‘Do Not Track’: Great For Internet Giants Like Google And Facebook

alanchapell“Data-Driven Thinking” is written by members of the media community and contains fresh ideas on the digital revolution in media.

Today’s column is written by Alan Chapell, president at Chapell & Associates.

I recently provided commentary for a Wall Street Journal article about the Do Not Track (DNT) proposal being crafted by the World Wide Web Consortium (W3C), a well-known standards group. DNT was conceived as a privacy protective tool more than three years ago, and was popularized by the former chairman of the Federal Trade Commission, who is now a telecom lobbyist.

Conceptually, DNT sounds tantalizingly simple. The basic idea is to place a button on browsers that empowers consumers to tell websites not to track them. And when consumers click on that button, tracking would stop. It certainly sounds simple, but once you dig into the weeds of what DNT actually does, things get complex very quickly. What becomes very clear is that DNT helps a few big companies without doing much for privacy.

Proponents of DNT claim DNT will stop online data collection but this is categorically not true. DNT is specifically designed to stop the collection of data by independent third-party advertising technology companies. It won’t, however, stop data collection from Google+ buttons or Facebook widgets. It also won’t stop The New York Times from working with data brokers to target ads on its site. And it won’t stop Amazon from creating its own advertising network across the Web.

In other words, Do Not Track does not stop tracking.

Instead it allows some companies to track but prohibits other types from tracking. By design, the types of companies that can’t track are small and the types of companies that can are large.

Why would a working group like W3C, which is dedicated to a privacy concept, be OK with such an outcome?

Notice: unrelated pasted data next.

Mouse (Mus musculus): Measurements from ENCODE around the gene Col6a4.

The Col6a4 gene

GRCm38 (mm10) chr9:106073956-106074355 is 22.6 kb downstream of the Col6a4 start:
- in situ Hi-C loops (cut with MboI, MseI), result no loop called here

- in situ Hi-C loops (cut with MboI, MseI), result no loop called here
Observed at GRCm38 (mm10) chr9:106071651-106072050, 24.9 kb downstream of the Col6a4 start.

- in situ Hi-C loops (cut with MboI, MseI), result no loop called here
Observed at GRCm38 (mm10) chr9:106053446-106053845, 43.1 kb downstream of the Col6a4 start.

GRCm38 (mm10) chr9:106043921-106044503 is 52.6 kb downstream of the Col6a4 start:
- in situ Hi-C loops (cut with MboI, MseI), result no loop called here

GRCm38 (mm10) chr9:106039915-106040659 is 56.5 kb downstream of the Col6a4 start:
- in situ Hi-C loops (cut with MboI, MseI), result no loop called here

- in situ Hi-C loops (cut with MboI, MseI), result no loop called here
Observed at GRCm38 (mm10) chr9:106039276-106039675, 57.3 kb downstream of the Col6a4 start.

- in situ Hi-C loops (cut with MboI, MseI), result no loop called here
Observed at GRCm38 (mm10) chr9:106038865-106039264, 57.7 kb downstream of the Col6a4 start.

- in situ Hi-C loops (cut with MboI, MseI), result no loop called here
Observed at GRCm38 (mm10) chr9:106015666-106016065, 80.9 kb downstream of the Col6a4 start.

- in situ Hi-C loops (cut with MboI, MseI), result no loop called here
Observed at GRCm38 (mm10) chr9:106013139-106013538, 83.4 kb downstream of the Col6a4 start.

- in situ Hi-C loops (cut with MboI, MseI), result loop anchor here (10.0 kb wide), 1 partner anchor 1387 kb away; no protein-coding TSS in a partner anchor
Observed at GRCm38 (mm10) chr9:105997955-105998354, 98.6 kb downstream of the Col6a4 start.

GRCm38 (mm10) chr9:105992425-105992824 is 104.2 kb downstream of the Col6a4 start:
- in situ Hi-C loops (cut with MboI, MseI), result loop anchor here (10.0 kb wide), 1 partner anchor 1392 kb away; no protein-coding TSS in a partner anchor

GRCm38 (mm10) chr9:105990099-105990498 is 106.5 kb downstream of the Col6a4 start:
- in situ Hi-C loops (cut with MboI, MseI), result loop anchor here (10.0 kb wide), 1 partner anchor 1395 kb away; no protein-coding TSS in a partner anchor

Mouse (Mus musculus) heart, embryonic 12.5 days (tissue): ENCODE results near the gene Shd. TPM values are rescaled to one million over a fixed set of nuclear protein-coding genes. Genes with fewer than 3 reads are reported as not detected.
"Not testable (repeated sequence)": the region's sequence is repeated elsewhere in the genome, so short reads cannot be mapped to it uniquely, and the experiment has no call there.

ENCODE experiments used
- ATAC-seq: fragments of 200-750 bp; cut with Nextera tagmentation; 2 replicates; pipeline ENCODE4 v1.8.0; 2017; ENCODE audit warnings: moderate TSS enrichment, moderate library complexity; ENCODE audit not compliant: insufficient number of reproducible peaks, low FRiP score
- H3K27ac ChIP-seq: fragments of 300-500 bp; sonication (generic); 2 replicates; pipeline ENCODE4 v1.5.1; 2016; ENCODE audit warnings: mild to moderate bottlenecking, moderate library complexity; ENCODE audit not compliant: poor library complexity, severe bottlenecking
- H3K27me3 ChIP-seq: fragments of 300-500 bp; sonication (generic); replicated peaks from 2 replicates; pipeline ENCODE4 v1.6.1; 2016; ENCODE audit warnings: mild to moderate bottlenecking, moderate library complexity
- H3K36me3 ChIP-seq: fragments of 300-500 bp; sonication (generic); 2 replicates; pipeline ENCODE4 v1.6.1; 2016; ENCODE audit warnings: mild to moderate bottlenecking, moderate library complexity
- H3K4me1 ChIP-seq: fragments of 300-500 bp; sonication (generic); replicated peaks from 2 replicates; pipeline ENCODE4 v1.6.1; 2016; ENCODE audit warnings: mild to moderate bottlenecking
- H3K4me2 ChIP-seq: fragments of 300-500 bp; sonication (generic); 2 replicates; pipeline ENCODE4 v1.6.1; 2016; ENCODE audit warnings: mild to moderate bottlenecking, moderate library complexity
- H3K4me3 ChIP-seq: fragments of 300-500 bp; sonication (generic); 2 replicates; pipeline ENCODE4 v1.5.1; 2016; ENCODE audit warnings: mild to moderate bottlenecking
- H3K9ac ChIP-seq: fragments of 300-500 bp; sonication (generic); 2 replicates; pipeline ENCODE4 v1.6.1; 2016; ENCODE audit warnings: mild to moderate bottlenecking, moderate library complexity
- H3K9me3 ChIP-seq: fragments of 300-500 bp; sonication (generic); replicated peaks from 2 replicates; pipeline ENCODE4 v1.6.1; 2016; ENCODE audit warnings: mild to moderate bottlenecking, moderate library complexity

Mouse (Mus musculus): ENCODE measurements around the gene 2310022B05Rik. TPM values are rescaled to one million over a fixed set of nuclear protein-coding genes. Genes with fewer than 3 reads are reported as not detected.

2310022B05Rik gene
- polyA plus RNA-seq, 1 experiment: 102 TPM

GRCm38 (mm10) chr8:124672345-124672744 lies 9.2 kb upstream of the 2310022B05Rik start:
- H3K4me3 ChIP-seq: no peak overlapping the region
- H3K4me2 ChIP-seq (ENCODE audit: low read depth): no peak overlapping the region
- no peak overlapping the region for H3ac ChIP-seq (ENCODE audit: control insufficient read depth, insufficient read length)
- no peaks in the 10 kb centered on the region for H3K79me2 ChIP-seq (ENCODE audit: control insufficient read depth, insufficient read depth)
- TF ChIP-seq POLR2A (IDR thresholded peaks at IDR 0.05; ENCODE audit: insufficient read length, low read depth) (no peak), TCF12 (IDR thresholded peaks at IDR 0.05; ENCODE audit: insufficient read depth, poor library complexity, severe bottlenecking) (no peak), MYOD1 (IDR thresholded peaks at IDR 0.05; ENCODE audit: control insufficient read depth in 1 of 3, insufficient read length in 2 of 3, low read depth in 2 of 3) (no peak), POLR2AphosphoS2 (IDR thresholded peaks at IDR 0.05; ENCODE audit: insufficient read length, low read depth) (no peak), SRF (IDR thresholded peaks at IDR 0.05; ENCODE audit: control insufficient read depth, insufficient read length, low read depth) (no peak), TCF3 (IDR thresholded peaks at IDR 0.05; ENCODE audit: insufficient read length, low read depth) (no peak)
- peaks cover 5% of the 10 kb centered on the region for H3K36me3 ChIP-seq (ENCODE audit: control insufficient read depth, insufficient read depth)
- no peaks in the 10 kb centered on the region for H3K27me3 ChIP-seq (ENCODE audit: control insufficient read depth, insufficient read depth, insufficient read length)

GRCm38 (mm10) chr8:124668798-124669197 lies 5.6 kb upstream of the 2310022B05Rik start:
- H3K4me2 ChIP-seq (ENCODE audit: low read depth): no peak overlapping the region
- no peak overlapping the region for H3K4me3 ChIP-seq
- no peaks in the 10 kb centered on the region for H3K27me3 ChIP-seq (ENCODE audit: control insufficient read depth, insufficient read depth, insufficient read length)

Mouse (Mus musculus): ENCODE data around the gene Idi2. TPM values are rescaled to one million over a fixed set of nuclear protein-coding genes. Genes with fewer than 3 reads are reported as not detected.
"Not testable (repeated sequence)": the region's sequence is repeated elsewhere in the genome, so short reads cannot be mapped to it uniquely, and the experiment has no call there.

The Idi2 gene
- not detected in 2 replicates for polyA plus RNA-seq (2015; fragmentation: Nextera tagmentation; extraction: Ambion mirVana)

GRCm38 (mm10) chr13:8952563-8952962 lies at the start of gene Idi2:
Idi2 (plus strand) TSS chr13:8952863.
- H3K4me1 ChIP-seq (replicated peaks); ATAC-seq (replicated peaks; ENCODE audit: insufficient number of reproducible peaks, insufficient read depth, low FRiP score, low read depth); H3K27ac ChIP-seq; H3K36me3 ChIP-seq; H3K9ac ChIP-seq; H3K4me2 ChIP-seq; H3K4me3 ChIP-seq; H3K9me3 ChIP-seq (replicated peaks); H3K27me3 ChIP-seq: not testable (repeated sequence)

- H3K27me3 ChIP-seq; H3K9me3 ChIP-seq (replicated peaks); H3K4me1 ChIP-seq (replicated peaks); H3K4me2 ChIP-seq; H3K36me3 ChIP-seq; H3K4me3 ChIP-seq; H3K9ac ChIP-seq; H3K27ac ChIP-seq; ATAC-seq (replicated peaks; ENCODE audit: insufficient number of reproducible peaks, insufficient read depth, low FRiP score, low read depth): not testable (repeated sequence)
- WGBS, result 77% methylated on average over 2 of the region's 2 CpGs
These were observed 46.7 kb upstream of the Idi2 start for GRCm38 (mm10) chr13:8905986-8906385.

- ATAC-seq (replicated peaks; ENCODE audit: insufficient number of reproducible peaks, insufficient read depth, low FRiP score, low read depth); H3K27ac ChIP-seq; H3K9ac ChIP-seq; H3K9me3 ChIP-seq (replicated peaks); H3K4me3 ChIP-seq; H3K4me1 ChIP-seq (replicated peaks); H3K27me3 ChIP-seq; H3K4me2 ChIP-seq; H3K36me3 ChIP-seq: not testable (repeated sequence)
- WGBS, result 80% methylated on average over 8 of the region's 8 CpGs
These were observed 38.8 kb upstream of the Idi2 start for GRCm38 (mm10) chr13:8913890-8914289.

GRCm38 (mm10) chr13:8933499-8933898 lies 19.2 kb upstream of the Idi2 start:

Here’s one possibility. The W3C tracking protection working group receives additional funding from a handful of large companies. It is difficult to know if all funders have been disclosed, as the W3C remarkably does not have a policy requiring disclosure of its funders. I think it’s clear that large companies are bankrolling the W3C tracking protection initiative and driving the agenda of the tracking protection working group. The working group’s editors and co-chairs include Google, Apple, Intel and Adobe. I’m not the first person to allege that the W3C is dominated by large companies.

Perhaps it is no surprise that the large companies that dominate the working group have all been successfully exempted from DNT’s primary requirements. Essentially, a group of large companies have banded together to create a privacy standard that applies to one segment of the market – small ad tech firms – while largely exempting another segment of the market – big firms like Facebook, Apple and Microsoft. Regulators and privacy advocates have mostly chosen to remain silent on the anticompetitive concerns despite several calls to action. Some privacy advocates have even admitted that focusing solely on third-party advertising technology companies was part of a compromise with the large companies.